Field of the Invention The present invention relates to wireless networks. In particular, the present invention relates to a method of and apparatus for predicting user movement within a wireless network.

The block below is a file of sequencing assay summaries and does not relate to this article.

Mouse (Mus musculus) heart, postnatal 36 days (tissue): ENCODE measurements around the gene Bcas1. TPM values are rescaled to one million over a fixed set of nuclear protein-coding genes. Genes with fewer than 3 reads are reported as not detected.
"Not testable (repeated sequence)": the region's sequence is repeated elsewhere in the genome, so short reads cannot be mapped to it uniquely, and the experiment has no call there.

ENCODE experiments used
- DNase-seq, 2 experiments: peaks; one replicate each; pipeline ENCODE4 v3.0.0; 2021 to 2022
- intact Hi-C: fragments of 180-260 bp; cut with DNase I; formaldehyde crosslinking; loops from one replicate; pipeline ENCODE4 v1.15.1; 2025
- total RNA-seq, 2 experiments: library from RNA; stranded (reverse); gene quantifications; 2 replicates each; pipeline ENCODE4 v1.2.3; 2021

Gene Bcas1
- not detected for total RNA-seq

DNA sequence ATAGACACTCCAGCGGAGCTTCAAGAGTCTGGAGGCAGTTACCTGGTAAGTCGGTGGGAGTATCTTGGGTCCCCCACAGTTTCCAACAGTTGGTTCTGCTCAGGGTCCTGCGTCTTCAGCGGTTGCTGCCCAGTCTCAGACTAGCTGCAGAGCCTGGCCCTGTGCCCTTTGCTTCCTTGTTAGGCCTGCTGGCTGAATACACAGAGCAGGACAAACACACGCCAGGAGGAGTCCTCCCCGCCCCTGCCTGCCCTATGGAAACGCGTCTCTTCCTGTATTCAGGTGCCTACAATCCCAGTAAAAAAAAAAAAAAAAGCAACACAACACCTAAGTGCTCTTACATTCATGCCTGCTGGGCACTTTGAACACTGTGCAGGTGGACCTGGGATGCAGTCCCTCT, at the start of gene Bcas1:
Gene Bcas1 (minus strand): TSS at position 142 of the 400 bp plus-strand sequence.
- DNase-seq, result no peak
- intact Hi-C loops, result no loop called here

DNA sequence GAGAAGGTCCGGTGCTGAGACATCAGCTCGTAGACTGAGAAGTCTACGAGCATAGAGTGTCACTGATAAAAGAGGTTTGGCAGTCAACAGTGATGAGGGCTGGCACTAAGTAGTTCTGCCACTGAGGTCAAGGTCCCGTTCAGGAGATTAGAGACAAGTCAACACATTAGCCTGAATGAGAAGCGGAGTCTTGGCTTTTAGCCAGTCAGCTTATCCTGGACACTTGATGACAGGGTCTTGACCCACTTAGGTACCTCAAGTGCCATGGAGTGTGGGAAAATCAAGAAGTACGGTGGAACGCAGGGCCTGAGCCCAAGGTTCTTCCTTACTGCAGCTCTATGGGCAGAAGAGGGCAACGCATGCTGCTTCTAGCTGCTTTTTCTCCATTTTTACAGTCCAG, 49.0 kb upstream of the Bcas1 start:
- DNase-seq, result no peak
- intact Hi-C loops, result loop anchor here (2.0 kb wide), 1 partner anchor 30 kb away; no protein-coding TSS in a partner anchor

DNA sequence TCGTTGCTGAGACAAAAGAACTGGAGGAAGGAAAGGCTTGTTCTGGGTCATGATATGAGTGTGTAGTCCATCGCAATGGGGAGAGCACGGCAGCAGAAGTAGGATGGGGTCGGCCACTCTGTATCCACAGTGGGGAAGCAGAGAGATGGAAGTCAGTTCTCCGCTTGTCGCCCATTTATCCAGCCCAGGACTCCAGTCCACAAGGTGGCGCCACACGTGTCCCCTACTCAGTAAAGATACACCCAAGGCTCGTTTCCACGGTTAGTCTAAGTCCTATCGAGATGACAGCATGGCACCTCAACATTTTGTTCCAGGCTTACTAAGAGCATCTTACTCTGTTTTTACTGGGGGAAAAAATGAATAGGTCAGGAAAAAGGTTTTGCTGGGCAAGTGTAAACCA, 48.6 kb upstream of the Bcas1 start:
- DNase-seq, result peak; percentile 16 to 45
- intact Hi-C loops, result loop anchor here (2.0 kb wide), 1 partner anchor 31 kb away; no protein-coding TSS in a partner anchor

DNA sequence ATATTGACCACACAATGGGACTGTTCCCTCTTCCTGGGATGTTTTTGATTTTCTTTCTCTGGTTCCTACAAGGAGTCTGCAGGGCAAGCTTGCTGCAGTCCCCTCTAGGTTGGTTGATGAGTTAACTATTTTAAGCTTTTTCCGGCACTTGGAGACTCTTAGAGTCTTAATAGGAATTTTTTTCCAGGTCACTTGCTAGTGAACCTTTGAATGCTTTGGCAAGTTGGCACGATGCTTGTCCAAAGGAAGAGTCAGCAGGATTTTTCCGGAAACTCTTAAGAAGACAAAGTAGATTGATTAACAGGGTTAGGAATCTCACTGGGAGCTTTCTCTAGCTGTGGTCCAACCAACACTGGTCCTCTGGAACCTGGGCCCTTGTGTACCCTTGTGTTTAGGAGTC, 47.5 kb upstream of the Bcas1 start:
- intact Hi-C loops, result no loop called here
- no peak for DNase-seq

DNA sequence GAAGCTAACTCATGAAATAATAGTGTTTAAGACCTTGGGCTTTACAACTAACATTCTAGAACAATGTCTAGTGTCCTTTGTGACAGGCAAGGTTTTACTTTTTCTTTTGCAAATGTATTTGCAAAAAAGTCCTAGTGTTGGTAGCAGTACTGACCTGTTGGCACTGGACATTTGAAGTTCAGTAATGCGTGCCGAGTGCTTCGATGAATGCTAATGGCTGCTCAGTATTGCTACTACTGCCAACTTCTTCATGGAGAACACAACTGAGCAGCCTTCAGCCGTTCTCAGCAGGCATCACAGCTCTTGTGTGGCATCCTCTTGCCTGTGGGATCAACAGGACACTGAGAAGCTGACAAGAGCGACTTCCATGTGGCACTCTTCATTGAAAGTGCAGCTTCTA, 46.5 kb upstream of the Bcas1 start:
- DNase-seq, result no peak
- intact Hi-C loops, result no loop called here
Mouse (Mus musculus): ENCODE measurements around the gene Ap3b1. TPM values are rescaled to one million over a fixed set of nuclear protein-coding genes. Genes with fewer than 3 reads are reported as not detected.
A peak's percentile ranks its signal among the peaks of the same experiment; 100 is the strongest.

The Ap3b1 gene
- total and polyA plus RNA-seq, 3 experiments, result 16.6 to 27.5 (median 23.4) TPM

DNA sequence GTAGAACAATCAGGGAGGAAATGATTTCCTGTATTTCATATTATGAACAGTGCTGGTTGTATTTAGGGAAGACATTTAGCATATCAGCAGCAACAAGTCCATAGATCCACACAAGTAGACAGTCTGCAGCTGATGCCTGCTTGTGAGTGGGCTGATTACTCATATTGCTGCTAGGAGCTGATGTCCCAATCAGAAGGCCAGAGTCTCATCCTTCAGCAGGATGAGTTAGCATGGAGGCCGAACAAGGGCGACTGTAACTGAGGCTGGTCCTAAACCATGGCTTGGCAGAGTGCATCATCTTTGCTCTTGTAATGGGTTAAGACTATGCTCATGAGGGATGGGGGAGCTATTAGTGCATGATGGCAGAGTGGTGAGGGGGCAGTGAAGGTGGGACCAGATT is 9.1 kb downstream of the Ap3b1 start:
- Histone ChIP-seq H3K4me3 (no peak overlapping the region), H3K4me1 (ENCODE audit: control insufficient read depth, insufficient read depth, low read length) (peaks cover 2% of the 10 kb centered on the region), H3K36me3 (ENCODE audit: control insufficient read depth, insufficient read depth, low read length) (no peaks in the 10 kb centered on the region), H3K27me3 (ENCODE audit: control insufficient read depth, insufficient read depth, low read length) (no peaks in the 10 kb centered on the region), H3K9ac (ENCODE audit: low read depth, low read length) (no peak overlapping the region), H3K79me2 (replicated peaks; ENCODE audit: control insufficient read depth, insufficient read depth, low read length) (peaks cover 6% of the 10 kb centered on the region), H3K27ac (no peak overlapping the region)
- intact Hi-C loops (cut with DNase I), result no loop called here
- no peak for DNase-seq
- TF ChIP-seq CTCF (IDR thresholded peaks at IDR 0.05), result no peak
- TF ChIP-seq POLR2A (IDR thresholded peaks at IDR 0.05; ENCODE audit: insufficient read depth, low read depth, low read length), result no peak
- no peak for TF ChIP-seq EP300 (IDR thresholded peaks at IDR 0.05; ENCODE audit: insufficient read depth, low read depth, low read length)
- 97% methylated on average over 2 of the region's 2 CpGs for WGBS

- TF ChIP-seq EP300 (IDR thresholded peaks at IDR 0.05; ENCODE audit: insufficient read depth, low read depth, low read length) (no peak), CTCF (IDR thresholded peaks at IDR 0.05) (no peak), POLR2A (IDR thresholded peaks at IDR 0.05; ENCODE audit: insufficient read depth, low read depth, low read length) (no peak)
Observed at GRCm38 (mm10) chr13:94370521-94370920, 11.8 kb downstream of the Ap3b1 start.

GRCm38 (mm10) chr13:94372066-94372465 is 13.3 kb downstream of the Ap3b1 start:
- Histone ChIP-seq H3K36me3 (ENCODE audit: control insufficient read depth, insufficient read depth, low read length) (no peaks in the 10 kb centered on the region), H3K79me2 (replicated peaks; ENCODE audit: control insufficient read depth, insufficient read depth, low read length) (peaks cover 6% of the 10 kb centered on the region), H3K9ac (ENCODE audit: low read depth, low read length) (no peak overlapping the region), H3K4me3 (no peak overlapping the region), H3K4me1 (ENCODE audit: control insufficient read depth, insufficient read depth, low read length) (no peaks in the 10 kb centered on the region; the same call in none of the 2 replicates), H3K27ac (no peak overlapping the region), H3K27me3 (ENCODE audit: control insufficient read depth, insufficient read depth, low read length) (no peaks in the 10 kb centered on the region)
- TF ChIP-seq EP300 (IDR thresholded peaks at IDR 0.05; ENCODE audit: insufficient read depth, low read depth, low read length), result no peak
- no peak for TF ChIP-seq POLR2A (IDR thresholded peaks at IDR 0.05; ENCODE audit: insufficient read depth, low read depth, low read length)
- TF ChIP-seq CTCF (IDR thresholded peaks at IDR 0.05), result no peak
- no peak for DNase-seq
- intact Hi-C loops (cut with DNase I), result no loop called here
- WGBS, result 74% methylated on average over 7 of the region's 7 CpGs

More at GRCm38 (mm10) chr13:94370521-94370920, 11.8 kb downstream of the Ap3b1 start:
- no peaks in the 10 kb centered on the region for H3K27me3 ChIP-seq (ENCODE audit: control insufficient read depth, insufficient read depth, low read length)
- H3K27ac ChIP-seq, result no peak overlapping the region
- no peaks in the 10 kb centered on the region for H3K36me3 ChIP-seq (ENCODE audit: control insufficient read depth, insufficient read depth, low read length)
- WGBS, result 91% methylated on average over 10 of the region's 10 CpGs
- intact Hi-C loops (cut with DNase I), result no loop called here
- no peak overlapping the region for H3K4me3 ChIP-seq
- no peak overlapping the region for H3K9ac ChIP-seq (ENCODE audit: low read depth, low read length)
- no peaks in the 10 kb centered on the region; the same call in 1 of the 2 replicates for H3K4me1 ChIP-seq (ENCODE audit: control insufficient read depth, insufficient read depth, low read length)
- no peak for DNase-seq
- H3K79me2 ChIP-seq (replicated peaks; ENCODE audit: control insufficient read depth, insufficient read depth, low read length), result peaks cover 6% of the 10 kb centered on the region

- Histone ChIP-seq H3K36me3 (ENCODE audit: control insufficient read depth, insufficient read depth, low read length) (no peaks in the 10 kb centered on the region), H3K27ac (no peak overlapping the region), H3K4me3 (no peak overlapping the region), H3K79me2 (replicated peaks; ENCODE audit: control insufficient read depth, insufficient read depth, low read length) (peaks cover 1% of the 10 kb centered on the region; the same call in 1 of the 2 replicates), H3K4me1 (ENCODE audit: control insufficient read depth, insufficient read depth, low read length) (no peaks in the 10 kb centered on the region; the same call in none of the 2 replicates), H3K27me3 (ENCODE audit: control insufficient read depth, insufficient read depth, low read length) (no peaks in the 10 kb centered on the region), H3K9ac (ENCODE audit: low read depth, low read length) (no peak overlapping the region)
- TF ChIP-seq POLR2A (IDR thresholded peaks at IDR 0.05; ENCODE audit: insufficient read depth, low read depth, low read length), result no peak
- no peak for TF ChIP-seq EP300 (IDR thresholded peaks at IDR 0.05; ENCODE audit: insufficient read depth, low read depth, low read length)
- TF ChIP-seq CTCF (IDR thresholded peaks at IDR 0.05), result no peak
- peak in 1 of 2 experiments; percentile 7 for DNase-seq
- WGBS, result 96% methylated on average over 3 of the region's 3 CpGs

Background of the Invention hi current wireless cell networks, moving from one cell to another cell involves a hand-off mechanism so that movement of a wireless device from one cell to another cell is seamless. That is, there is no communication disruption to the wireless device. Between two cells,- handshaking protocols are exchanged. For example, handshaking authentication protocols are exchanged between a wireless device and an antenna so that the wireless device does not connect with an antenna associated with a different network. Most wireless cell networks are configured such that cell sizes are sufficiently large so that overlaps exist between adjacent cells. As a wireless device is moved, it will transmit from a region where it can communicate with only a first cell to a region where it can communicate with two or more cells and eventually into a region where it can communicate with only a second cell. As the wireless device moves from the first cell toward the second cell, and enters the overlap area, the second cell is notified to prepare for the possible arrival of the wireless device. In this case, the second cell is said to be in a standby mode. Figure 1 illustrates an exemplary conventional wireless cell network in which each cell is sufficiently large as to provide substantially unambiguous overlapping areas between two adjacent cells. As shown in Figure 1, the exemplary network includes eight cells 1-8, each cell including an antenna 11-18 that provide a coverage area coincident to the corresponding cell. In this exemplary configuration, an overlap exists between cell 1 and cell 2, and between cell 1 and cell 3. Similarly, an overlap exists between cell 2 and cell 4, and between cell 3 and cell 4, and so on. In this conventional case, the coverage area of each cell 1-8 is sufficiently large such that overlap between adjacent cells is substantially limited to overlap between only two different cells. With such a configuration, the wireless network can predict a next cell to which a wireless device can move. As the wireless device moves towards an outer boundary of a first cell, the wireless device will enter a zone in which the first cell overlaps with an adjacent second cell. While the wireless device moves within this overlap area, the wireless system anticipates that the wireless device will move into the second cell, and as such, the second cell prepares to receive the wireless device. Such "preparation" is well known in the art of wireless and cell networks, and includes allocation of resources by the second cell to accommodate a wireless transmission by the wireless device. This is often referred to as placing a cell on standby. In this case, in some regions of overlap, a wireless device can move only between two cells, hi other cases, a wireless device can move to one of four cells. Configurations can exist where a wireless device can move to many cells. These configurations make predicting movement difficult and consume system overhead. Figure 2 illustrates movement of a wireless device between cells of the conventional wireless network shown in Figure 1. In particular, an overlap area A indicates an overlap of cell 1 and cell 2. A wireless device positioned at point 20 within cell 1 moves toward cell 2. As the wireless device nears cell 2, the wireless device enters the overlap area A, such as point 22. Since cell 1 overlaps only cell 2 in the overlap area A, the wireless network anticipates that the wireless device at point 22 is moving to cell 2, and as such, cell 2 is instructed to prepare for the wireless transmission related to the wireless device. As the wireless device moves from point 22 in the overlap area A to point 24 within cell 2, the wireless transmission related to the wireless device is handed off from cell 1 to cell 2. Each cell has a specific capacity, that is a maximum number of wireless devices that it can support at any given time. As the number of wireless devices in use continues to increase, the number of cells also increases to handle the increased traffic. Using conventional cell technology with increased cell density makes predicative algorithms difficult to manage. It would be advantageous to be able to use a predictive algorithm in such a multiple-overlapping cell environment. Brief Summary of the Invention Embodiments of the present invention are directed to configuring a wireless network according to supercells, each with a plurality of antennas, and using a predictive algorithm to predict user movement within the supercell network configuration. The wireless network is comprised of a plurality of antennas for each supercell, each antenna providing wireless communications to a defined coverage area. Each antenna and associated coverage area are known as a cell. Groups of cells are placed under the control of a traffic management system. Each group of cells is referred to as a supercell. The traffic management system is implemented within a control device, where each antenna within the supercell is coupled to the control device. The control device manages communications between wireless devices and antennas within a given cell of the supercell. The control device also manages hand-off and preparation procedures between adjacent cells as a wireless device moves from one cell to another cell within the supercell. Within a given supercell, the plurality of cells that comprise the supercell are configured according to one of two sub-groups. One sub-group of cells is configured to form an outer perimeter of the supercell. Each cell within this first sub-group is referred to as a boundary cell. A second group of cells is configured inside the coverage area formed by the boundary cells. Each cell within this second sub-group is referred to as a center cell, also referred to as a non-boundary cell. Each cell within the supercell preferably partially overlaps with at least one other cell within the supercell. The wireless network includes any number of adjacently positioned supercells. hi one embodiment, a first boundary cell of a first supercell partially overlaps a boundary cell of a second adjacent supercell, and the first boundary cell of the first supercell also partially overlaps a boundary cell of a third adjacent supercell. In an alternative embodiment, the first boundary cell of the first supercell partially overlaps a boundary cell of more than two different adjacent supercells. The architecture of the network can be manually programmed into the various control devices or the system can be deployed and automatically determine its architecture by monitoring wireless device movement. When the wireless device is located within a boundary cell of a first supercell, the control device associated with the first supercell uses the predictive algorithm to determine which adjacent supercells the wireless device might possible move into. In the case where the first boundary cell overlaps the boundary cell in the second supercell and the first boundary cell also overlaps the boundary cell in the second supercell, then the predictive algorithm determines that the wireless device can possibly move into the second supercell or the third supercell. Once this determination is made, the control device of the first supercell communicates with a control device corresponding with the second supercell and with a control device corresponding to the third supercell. This communication instructs the control devices in the second and third supercells to prepare for the possible arrival of the wireless device, effectively placing the second and third supercells in a standby mode. Once preparations are made and the proper resources are allocated, any data packets currently sent to the wireless device within the first boundary cell of the first supercell are also sent to the control devices of the second and third supercells. The control devices of the second and third supercells then send the received data packets to the appropriate antenna within their respective supercells for transmission of the data packets within the boundary cells of the second and third supercells that overlap with the first boundary cell of the first supercell. In this manner, only those supercells that the wireless device is predicted to possibly move into are placed in standby mode. Since placing a supercell in standby mode requires allocation of resources, system resources are better utilized by minimizing the number of supercells placed in standby mode.